One particularly mindboggling comment delivered to a friend of mine was ‘You cannot write about something you haven’t personally experienced’. What?! I have three murders in my current work in progress.
How did I get on? I won’t name the agents I met with but the two on the first day were wonderfully friendly, warm and engaging on a personal level and complimentary about my work. Ultimately, neither were interested in taking things forward and that was cool. So much of writing is subjective. Our conversations were polite but a little stilted and finished before their allotted time.
Stand out comments for me were ‘What are you even doing here?’, ‘You should keep doing what you are doing, you’ll make more money indie publishing’ and ‘How does someone so glamorous write something so dark?’. I was heartened by the candour of the first and the kindness of the second (remember it was dark in that room!).
On the second day, in a far more suitable room, I met with two more agents. The first had clearly engaged with my writing style, fired questions at me ten to the dozen and our conversation zipped along with no awkward silences to the extent that we started nudging into the next meeting. A business card was handed over, a request to see the whole manuscript delivered. I left feeling energised from the encounter.
The second meeting was, unbelievably, even more positive. This particular agent had also clearly read the work I had submitted in forensic detail, her conversation was littered with the names of my characters and various plot points. On the desk in front of her, my covering letter was covered in handwritten comments, arrows, lines, stars and double underlining. Normally an expert at reading upside down I sadly could not decipher the unfamiliar handwriting. This conversation, too, went beyond its allotted time. It felt as though I was chatting with an old friend. How strange when we had only just met and in such artificial circumstances. A second business card was produced, another exhortation to send the whole manuscript when I had finished my edits.
Perhaps it is possible to find an agent at the writing equivalent of speed dating. I’ll let you know how it goes.
What a strange and unnatural device the agent/editor one-to-one concept is. Speed dating for writers. I wonder whether agents love them or hate them? I guess, as with normal speed dating, should you be lucky enough to ‘find the one’ you love them, if you have to spend hours chatting to people you really would rather not, then you’ll be less enamoured.
Winchester offered the chance to have four such meetings of fifteen minutes in length because I had booked the Thursday-Saturday package. There was a large list of agents, editors, writers, tutors and other book related luminaries to choose from. At the time of booking a little biography is available on each person and of course there is the tool of social media to find out more.
I had two one-to-ones lined up each day. I was interested to see what their approach would be to a predominantly indie author. A month before we had been called upon to submit a covering letter, a synopsis and a sample from our latest work – either one chapter, two or three depending on the personal preference of each agent.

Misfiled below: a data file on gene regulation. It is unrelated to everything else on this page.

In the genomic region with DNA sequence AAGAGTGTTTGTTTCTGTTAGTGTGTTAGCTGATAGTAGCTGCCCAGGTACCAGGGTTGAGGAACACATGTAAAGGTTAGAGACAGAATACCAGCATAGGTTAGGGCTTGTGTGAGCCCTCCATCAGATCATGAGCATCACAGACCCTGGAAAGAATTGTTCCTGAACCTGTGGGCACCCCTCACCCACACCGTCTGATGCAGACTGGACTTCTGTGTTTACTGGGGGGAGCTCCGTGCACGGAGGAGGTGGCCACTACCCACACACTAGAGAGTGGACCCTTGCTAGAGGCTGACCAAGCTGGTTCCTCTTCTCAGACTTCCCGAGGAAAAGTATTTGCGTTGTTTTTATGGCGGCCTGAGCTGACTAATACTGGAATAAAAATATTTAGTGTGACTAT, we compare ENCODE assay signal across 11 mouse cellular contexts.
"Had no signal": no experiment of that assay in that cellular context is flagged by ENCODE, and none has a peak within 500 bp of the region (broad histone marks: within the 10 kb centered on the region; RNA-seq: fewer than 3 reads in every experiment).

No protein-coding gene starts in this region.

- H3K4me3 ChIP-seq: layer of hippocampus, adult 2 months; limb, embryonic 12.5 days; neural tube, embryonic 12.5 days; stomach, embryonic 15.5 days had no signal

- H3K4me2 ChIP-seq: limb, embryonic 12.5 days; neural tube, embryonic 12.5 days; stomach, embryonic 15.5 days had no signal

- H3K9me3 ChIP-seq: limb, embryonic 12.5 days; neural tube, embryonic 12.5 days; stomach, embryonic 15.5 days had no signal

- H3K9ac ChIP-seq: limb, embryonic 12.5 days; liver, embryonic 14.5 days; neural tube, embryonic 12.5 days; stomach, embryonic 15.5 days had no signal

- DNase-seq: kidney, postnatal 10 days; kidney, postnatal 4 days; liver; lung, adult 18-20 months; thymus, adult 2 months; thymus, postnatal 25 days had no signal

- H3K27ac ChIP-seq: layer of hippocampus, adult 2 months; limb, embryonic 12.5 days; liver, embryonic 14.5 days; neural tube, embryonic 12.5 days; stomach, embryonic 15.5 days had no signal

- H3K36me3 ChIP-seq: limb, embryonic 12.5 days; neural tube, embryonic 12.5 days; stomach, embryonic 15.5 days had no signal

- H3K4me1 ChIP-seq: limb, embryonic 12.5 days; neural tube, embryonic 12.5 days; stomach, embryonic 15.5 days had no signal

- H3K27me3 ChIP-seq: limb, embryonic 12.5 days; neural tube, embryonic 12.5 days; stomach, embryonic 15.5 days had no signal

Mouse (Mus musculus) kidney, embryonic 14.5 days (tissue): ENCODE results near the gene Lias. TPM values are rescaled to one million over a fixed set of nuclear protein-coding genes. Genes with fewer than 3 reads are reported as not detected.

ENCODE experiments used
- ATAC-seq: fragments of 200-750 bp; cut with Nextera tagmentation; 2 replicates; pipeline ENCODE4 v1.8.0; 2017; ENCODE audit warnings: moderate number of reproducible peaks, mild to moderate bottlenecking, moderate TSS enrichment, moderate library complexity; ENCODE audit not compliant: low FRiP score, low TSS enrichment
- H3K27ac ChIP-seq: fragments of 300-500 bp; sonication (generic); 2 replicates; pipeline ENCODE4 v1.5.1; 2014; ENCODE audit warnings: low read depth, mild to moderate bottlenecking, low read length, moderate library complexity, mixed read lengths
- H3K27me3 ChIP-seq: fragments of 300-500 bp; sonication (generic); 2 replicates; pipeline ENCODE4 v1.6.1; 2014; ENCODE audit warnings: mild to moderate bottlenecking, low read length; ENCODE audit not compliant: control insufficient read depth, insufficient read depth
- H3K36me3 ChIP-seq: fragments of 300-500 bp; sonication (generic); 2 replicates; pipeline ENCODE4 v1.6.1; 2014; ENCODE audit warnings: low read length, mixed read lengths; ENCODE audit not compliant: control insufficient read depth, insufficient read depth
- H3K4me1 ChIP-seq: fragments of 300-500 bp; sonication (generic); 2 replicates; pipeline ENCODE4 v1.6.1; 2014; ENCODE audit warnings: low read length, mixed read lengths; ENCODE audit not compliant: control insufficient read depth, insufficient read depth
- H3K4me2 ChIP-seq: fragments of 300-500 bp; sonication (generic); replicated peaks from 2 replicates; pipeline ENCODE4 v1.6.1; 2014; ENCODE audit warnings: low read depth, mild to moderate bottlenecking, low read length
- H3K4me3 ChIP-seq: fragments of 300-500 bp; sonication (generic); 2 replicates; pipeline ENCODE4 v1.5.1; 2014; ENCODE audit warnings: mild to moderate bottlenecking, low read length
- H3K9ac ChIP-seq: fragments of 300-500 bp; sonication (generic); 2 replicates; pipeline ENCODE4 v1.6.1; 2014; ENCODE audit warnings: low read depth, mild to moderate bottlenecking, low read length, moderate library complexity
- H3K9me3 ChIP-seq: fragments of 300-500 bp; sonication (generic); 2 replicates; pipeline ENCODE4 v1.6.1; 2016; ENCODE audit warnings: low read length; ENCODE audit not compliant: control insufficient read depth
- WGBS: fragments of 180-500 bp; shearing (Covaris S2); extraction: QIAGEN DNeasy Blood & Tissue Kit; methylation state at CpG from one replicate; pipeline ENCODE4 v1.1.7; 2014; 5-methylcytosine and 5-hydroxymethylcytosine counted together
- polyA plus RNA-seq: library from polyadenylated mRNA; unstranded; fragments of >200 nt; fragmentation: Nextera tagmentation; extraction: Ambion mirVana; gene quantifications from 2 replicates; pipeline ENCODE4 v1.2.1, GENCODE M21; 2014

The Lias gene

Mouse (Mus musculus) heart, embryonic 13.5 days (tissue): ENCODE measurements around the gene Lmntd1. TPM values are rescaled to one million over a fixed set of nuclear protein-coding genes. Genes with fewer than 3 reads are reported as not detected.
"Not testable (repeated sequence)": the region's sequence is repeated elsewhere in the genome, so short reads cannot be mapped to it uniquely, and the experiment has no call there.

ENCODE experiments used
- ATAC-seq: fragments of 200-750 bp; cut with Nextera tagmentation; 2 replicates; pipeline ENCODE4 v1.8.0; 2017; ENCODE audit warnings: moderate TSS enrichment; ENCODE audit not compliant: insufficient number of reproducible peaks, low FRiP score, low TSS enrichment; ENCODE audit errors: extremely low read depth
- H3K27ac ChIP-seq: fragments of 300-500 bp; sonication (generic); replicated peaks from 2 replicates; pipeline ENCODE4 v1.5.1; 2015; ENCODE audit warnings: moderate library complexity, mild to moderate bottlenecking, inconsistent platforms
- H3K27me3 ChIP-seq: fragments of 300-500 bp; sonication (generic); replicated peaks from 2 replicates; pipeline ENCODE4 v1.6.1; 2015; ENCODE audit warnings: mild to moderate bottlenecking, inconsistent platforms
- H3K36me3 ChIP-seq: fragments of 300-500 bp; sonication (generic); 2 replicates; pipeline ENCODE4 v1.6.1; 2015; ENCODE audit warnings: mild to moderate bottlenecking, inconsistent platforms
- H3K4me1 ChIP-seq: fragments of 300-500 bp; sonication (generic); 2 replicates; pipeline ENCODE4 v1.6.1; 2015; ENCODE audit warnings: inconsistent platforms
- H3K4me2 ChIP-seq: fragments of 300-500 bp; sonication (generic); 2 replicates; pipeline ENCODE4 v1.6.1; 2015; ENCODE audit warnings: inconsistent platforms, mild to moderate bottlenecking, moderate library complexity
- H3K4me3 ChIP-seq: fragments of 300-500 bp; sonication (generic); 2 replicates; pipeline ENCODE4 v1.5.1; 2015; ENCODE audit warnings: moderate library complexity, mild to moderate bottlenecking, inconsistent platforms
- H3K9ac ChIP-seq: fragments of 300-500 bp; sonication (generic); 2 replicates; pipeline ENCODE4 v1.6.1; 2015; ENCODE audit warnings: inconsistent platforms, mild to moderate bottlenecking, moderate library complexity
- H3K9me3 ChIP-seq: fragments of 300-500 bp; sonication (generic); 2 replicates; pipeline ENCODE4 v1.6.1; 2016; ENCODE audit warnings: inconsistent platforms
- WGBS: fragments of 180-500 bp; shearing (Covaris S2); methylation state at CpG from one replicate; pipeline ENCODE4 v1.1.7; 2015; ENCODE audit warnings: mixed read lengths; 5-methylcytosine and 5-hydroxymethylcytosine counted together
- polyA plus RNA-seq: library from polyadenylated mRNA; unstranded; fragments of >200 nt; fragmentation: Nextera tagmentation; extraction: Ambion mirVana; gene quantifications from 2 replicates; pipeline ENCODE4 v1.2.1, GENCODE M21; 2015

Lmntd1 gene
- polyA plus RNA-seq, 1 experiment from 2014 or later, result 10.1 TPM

I was going into it with open eyes, hoping, if possible to secure representation for my diversion into crime writing having made great strides in building myself a platform as an indie romantic/women’s fiction novelist already. I perhaps had less riding on it than most. If it didn’t work and nobody bit (in the nicest sense) I could always indie publish – a process I am now at ease with.
You are asked to gather five minutes before your scheduled appointment in the corridor outside the room in which the meetings happen. You register and, name duly checked off the list, you take a seat.
All crowded together, sitting in a narrow corridor, it is amazing how you pick up on the tension of others and it feeds into your own emotions. I was reminded of stories of crowd hysteria. I now have a better understanding of how those instances can occur. Through emotional osmosis almost, I began to feel nervous. I hadn’t felt this way since I last took an exam and I guess that is what it is like – an examination of your writing and a potential job interview all rolled up into one. That is a lot of tension to carry.
Being a stationery junkie, I was in my element. There were a huge array of folders, notebooks, bags and plastic wallets on display. Pens were fiddled with nervously, clicking on and off, papers rustled. There was a lot of avoiding of eye contact, quick smiles and fidgeting. A few random attempts at conversation quickly dwindled away. Everyone practised the art of silently rehearsing their elevator pitches. Overriding everything was the babble of so many conversations, which on occasion lifted to a deafening roar, going on in a confined space just over our shoulders.
Held in the waiting area, ready to be called to our respective fates, I was reminded that writers come in all shapes and sizes, all ages and nationalities too. Some looked like a wardrobe had fallen on them – I could only hope their work was better put together than they were, some were dressed to the nines and looked like they were going to a wedding or a funeral – which, to continue the speed dating analogy, I guess they were. Some looked so young I hoped their mum or dad was close by to offer support if their dreams were crushed.
There was, apparently, an agony aunt on hand to assist those whose egos were subjected to a nasty dose of reality.
I gathered later from discussion with one of the tutors that the agony aunt had been introduced because in previous years a large number of would be writers had emerged from their one-to-ones sobbing into their manuscripts and everyone had felt that “something needed to be done”. I wondered if the more ‘direct’ agents had been whittled out and not invited back. In some ways I hoped not, the school of hard knocks teaches us far more than polite but ultimately hollow comments can ever do.
I was therefore in two minds as to whether this was a good idea. Being criticised comes with the territory of being a writer. You simply have to toughen up because no one, be they Shakespeare or Austen, Tolstoy or humble old you and me, is universally loved. It struck me a little of the nanny culture that decrees that every child in school should win a prize. We are all special snowflakes, I grant you, but we can’t all hack it as professional writers.
In the waiting area, it was our turn to walk into the lion’s den. Wardrobe woman tripped and nearly fell, leaving her looking ever so slightly more disheveled than she had been before which was saying something, the young girl next to me looked petrified as if a firing squad was waiting for us inside and behind me I could hear a chorus of nervous coughs as throats were cleared.